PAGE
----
However, the production design lacks research and consistency. The screen is always filled with saturated elements and fillers including paintings, “kikay things,” frames, cloths, and furniture. There is no much room for vacant spaces. Overtly done to make the set a seemingly designed structure in favor of the camera, the scenes exude a contrived and somewhat fake-looking sense of space. Worse, some shocking props shown inside the room of the girly and romance-stricken Cyd are just horrible. An establishing shot of Cyd’s room before showing her on frame reveals a cloth or a sort of painting of Che Guevarra, plus another clearly similar shot showing a print with the appalling combination of words like “I am a Hippie.” Generally, there is nothing wrong with such elements — except if they clearly don’t coincide with the character’s established personality. In the case of Cyd’s characterization, there is no sign of a hippie Cyd. In fact, there is no single suggestion of her being a punk or a non-conformist type of lady.

It’s as if all these elements are simply utilized as mere props either because the production people personally like them or they think the colors or shapes of these props can simply fill the vacant spaces on frame — without any concern on more responsible and effective storytelling.

Throughout, the picture remains mostly cut to cut from one scene to the next. Many shots promote mass appeal. Camerawork is typical for a motion picture meant to push the button for the viewers’ love story-escapism mode. The tight shots typically utilize slow-motion effects to add that generic romantic flair.

With the current mass appeal of the “teleserye” princess Bea Alonzo and the quintessential heartthrob Piolo Pascual, they deliver a considerably fine charisma and rapport as a screen pair.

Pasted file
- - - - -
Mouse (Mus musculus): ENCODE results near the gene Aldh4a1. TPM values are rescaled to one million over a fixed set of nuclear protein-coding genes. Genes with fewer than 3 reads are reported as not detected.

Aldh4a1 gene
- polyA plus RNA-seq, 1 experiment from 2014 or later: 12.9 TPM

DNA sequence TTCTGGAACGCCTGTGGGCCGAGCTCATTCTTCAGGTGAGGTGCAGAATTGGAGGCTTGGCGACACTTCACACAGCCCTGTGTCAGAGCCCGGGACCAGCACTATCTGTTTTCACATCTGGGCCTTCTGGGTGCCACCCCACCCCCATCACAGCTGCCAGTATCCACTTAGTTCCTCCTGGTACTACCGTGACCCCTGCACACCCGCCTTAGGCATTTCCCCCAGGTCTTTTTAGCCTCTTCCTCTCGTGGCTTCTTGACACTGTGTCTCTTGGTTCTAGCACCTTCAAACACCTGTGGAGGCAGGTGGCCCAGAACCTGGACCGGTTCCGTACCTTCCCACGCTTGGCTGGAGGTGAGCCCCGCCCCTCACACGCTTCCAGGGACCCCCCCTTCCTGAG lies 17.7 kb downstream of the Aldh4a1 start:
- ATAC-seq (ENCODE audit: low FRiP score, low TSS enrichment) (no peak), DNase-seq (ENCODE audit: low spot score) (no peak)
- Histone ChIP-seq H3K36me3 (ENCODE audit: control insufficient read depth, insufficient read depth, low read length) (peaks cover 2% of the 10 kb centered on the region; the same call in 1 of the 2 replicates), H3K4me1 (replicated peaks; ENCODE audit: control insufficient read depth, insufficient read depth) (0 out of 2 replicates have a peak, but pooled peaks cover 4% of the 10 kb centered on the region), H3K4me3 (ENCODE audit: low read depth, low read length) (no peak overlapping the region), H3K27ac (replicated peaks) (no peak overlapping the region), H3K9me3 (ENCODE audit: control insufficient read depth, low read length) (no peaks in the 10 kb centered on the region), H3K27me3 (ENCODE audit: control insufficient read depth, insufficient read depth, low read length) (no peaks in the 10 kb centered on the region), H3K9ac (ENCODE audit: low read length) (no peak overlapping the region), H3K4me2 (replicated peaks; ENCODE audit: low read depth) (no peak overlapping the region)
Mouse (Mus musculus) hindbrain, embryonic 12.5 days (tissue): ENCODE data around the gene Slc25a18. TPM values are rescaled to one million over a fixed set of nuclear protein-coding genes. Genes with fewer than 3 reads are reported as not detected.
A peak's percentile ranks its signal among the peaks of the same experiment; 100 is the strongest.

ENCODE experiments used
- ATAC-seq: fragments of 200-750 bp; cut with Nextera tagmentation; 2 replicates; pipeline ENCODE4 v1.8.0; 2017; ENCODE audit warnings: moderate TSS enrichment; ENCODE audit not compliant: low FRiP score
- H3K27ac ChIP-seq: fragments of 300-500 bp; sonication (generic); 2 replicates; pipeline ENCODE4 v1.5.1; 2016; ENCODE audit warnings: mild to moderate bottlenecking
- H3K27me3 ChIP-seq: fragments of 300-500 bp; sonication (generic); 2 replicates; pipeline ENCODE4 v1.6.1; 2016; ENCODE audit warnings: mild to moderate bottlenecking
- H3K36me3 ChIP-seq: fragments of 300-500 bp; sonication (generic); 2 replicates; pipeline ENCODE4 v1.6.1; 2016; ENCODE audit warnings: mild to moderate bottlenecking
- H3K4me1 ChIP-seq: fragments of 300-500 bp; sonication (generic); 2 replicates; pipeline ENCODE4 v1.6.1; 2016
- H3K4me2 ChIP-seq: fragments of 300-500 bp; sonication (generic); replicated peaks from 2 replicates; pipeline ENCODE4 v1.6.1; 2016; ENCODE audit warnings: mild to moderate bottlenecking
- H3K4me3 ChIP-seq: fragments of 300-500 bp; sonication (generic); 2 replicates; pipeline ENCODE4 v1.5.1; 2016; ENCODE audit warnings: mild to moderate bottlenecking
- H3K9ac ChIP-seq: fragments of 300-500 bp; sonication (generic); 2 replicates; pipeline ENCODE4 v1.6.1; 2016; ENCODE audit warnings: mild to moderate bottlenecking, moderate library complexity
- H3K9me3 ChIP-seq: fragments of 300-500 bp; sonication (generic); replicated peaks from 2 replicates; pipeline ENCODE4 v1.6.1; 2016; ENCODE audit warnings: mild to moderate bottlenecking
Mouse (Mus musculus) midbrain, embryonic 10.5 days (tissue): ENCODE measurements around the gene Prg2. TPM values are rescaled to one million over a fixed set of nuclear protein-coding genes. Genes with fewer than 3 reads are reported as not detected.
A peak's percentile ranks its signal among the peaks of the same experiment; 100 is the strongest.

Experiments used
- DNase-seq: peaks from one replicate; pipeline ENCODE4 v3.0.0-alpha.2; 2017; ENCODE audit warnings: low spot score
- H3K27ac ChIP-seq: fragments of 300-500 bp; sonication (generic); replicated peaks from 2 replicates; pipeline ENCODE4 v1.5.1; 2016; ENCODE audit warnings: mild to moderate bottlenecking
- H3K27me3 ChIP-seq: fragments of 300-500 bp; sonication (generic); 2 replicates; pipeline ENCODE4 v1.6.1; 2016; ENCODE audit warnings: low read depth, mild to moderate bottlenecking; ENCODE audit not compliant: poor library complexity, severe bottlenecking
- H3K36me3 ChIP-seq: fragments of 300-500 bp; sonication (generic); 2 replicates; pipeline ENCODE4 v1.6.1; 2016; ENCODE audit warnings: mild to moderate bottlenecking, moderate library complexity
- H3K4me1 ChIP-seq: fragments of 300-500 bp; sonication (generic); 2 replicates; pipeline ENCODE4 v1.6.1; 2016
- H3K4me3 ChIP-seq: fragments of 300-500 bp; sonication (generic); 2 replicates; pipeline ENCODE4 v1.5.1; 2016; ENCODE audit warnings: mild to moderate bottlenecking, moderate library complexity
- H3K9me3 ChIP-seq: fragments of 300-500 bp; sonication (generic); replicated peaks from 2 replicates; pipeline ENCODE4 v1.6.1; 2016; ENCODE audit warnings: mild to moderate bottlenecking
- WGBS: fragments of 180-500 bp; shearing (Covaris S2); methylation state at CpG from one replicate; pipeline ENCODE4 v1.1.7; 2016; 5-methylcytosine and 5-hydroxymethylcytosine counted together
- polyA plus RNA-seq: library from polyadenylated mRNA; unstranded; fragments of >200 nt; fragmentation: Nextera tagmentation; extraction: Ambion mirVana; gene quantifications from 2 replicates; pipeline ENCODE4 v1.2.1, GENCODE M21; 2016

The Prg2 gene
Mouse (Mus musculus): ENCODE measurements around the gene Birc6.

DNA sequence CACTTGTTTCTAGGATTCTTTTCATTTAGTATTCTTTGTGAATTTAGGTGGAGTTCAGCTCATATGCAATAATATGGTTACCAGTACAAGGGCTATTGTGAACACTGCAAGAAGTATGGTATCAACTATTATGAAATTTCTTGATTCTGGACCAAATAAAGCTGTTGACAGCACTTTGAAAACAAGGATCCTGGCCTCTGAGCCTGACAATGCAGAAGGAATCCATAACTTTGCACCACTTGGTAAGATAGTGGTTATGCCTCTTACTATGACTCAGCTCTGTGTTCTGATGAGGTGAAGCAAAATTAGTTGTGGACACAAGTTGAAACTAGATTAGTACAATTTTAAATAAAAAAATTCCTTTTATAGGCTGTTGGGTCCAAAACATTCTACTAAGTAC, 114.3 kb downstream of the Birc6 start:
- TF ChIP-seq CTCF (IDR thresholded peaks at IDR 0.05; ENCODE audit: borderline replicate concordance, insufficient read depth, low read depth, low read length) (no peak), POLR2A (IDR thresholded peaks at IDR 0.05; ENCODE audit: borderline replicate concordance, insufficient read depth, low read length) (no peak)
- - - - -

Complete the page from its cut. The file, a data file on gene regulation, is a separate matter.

Though Cyd is a hopeless romantic, she is a smart girl and a fighter who knows how to play the game even while in the midst of emotional conflict. She exudes the modern and “non-pakipot” type of female character in this tale. She is not a shallow character capsulized with that traditional Maria Clara stance or passive Cinderella persona. She doesn’t yield to the fall upon learning that she is a victim of a reality TV show.

The characters Phillip, Eboy, and Jaime become effective stimuli to unveil the hibernating colors in Cyd’s life. The depth of these characters helps push the story forward.

The voiceovers are not very catchy at first. But as the tale progresses, they become justifiable. However, some plot mechanics raise questions left unanswered in a satisfying manner by the movie’s end.

Sponsors, tie-ups, and ex-deals are very much apparent in the movie. More often than not, the product shots of hair and grocery products, brands of clothes, among others get too much attention on screen. Not bad if subtly, strategically, and creatively done, but the production usually goes way overboard that the said elements already feel like serious storytelling distractions.

This motion picture can work like an experiment for its producer — whether such premise for a reality show could actually be done and how the masses would probably take it.

Rianne Hill Soriano
Rianne Hill Soriano is a freelance production artist working as a director, writer, educator, and consultant in film and commercial productions. 
http://www.riannehillsoriano.com